The angled roof is made of reflective resin-coated metal and rests at 9 inches Mineral wool insulation, which helps maintain the building’s internal temperature and dampens external noise. (Woodbury’s campus is adjacent to Highway 5, but between the double-layered concrete walls, triple-pane windows, and insulation, the house feels quiet.) The mineral wool insulation also acts as fire protection—addressing another environmental problem in California.
To reduce the use of carbon-intensive concrete, the team developed a formula that contained a higher proportion of fly ash, making it more sustainable. The precision of 3D printing also means no concrete is wasted.
This new construction method allowed the building’s double-layer walls to be erected quickly: De Silva estimates that printing took about three days. It also allowed students to play with the form. In traditional stick construction, 90 degree angles are the most efficient way for walls to meet. However, 3D printing allows for more flexible shapes. hence the curved walls, which give the house a more organic look. Take the bathroom: Designed in compliance with the Americans With Disabilities Act, it’s not an afterthought—it’s housed in an attractive, rounded room that also has laundry facilities.
Of course, the DOE grant did not cover all costs.
Flood estimates the home’s current budget is about $250,000, including in-kind contributions and donated services from area companies. Based in LA Nous Engineering participated in the shell construction work, while Breen Design Group in Torrance he helped with the mechanical systems; Mitsubishi Electric donated an HVAC system and Ikea supplied furniture.
The Solar Futures House is a significant achievement – especially considering this Woodbury is a small school (less than 1,000 students) and its accredited architecture program is relatively new, founded in 1994. The university serves primarily students from Southern California, many of them Latino, making it a designated university Hispanic serving facility. (The school plays a crucial role in diversifying the field as architecture is here to stay predominantly white.)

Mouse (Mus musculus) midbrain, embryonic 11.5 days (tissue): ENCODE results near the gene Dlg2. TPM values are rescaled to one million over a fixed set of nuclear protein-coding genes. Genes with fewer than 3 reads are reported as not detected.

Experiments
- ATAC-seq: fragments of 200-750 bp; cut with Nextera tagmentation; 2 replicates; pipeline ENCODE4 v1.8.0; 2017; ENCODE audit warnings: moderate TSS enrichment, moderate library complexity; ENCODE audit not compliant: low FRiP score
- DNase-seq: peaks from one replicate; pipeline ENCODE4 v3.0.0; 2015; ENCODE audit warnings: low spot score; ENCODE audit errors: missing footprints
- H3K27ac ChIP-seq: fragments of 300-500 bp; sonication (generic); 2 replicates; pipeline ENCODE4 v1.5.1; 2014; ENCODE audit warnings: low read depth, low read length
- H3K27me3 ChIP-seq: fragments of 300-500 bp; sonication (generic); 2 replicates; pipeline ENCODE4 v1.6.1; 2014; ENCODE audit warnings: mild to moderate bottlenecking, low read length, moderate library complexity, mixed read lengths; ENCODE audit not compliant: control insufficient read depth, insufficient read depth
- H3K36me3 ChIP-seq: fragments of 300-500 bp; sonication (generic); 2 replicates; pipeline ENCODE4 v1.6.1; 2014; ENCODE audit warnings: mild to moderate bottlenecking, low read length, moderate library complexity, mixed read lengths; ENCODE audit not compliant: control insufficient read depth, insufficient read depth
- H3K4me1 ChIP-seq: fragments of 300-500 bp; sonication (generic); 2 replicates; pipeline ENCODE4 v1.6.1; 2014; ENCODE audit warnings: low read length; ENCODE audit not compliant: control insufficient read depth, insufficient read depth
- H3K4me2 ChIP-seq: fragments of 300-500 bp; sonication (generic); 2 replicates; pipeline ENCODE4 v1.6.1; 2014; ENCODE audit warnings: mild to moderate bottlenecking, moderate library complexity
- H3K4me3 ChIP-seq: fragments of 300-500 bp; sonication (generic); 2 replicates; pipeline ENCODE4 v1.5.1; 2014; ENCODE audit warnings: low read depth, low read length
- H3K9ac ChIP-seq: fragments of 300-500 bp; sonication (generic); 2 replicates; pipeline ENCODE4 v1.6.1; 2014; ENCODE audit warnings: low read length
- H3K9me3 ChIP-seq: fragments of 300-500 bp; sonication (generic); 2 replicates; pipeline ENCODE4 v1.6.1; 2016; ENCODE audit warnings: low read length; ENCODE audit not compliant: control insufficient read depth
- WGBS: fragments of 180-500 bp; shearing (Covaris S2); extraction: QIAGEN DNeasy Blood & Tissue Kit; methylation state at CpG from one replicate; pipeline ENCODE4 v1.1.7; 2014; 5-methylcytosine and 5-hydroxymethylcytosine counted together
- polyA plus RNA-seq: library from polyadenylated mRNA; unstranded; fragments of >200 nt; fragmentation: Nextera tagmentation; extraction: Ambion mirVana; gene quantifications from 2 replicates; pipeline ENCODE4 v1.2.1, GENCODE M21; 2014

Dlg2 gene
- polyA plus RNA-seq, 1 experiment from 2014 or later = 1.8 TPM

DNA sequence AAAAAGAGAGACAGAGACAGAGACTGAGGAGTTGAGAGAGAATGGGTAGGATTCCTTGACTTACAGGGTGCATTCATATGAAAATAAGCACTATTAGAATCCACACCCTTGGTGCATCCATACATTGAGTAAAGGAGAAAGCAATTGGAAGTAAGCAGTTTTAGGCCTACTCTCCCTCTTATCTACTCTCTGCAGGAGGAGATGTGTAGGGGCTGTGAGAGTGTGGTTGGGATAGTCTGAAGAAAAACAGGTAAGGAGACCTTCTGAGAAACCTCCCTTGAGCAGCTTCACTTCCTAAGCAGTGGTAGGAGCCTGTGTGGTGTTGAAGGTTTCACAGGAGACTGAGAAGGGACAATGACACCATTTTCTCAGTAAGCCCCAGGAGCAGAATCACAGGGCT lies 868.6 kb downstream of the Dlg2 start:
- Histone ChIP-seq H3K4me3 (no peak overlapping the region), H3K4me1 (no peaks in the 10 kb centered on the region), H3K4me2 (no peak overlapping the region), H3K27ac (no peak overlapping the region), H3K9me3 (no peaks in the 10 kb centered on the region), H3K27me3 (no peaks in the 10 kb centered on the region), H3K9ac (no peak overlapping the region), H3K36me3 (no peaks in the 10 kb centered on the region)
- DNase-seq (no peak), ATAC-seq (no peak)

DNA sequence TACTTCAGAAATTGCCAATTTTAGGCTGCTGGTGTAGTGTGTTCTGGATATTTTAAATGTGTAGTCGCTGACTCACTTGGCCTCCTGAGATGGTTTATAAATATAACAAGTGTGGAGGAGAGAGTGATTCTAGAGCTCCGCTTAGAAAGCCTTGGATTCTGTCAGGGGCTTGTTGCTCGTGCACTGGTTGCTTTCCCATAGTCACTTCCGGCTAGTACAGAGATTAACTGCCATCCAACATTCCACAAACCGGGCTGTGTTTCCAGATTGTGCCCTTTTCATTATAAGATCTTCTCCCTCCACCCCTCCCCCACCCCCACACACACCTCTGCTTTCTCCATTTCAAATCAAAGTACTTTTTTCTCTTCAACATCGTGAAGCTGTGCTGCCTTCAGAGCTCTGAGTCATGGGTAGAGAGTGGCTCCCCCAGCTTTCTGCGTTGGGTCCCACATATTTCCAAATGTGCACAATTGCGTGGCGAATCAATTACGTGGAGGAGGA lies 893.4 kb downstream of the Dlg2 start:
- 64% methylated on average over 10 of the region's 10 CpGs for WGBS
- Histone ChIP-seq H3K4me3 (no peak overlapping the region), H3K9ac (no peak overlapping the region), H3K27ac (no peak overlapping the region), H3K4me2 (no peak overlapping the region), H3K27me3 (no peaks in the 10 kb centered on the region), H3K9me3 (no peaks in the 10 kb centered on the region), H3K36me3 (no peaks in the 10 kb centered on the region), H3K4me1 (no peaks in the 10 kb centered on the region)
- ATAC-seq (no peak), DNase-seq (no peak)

Two dozen students worked on the Solar Futures House over the course of two academic years, rotating in and out of the project as part of their coursework. But some of them managed to make it through from start to finish, including Karin Najarian And Jade Royder; Sergio Santos was able to work on the house throughout last year.
The Solar Futures House will soon be habitable; University leaders are discussing how it could be used. Options include a guest house for guest speakers or a dormitory for a student whose housing is uncertain.
Whatever its ultimate purpose, the home will continue to function as a teaching tool. “It is a prototype for a design and construction method, and the actual shape and form could be varied,” says Flood. “It could be adapted to many different site conditions. You can nest multiple units together to create structural efficiencies.” (Construction companies have already started setting up two-story buildings using 3D printing technology.)
Woodbury students will be able to take this original concept and refine and adapt it to the needs of other audiences, such as older adults.
The house may be almost finished, but the ideas behind it are just beginning to take hold.
To learn more about the Solar Futures House and to stay up to date on upcoming public events, visit the project’s website at solar.woodbury.edu.